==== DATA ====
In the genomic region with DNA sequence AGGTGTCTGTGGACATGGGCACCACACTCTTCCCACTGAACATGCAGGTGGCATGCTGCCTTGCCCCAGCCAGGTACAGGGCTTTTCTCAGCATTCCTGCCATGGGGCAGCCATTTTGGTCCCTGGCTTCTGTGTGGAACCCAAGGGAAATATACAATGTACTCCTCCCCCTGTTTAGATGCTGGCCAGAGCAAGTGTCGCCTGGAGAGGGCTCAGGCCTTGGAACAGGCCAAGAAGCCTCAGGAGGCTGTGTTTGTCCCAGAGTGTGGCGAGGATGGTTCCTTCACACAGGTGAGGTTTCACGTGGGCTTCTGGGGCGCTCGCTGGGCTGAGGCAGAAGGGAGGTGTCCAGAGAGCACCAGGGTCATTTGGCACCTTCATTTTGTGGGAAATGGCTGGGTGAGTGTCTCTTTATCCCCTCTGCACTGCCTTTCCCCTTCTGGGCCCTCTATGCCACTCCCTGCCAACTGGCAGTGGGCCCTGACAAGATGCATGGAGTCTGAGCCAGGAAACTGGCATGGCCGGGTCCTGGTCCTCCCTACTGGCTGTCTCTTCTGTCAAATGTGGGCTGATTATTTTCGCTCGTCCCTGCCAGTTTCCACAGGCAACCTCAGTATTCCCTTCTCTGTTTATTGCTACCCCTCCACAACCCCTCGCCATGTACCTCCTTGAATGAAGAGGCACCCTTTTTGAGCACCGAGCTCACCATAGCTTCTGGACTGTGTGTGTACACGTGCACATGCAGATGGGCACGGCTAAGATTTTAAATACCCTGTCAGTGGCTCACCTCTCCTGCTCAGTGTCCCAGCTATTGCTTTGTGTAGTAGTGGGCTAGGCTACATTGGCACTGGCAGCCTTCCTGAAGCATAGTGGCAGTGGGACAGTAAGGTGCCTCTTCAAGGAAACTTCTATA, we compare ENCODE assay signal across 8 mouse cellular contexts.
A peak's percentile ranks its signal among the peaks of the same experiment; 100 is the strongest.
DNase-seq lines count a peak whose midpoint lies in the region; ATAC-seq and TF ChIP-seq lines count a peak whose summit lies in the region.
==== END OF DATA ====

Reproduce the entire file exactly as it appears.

In the genomic region with DNA sequence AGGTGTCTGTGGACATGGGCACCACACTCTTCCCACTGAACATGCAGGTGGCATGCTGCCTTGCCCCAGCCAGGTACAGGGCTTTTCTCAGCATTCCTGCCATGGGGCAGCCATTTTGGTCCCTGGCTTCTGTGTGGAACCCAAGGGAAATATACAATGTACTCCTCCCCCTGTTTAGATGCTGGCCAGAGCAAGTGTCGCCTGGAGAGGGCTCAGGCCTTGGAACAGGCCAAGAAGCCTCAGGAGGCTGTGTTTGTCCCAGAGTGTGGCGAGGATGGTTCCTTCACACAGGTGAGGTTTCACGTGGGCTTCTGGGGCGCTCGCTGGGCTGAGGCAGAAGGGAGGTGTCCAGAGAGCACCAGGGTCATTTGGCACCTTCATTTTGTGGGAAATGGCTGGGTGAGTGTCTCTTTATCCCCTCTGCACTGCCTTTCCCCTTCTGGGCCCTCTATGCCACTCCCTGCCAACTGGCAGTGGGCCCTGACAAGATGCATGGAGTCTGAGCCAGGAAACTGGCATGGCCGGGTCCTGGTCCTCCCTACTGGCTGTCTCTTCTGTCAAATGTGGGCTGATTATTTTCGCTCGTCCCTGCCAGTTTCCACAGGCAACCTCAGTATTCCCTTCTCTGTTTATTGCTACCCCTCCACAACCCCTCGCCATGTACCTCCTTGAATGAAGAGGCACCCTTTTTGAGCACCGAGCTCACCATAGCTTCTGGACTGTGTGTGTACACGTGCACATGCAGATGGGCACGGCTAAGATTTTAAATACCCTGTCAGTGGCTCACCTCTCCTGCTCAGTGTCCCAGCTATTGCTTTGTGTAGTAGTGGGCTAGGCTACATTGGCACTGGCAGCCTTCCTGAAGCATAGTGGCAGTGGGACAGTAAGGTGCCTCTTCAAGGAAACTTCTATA, we compare ENCODE assay signal across 8 mouse cellular contexts.
A peak's percentile ranks its signal among the peaks of the same experiment; 100 is the strongest.
DNase-seq lines count a peak whose midpoint lies in the region; ATAC-seq and TF ChIP-seq lines count a peak whose summit lies in the region.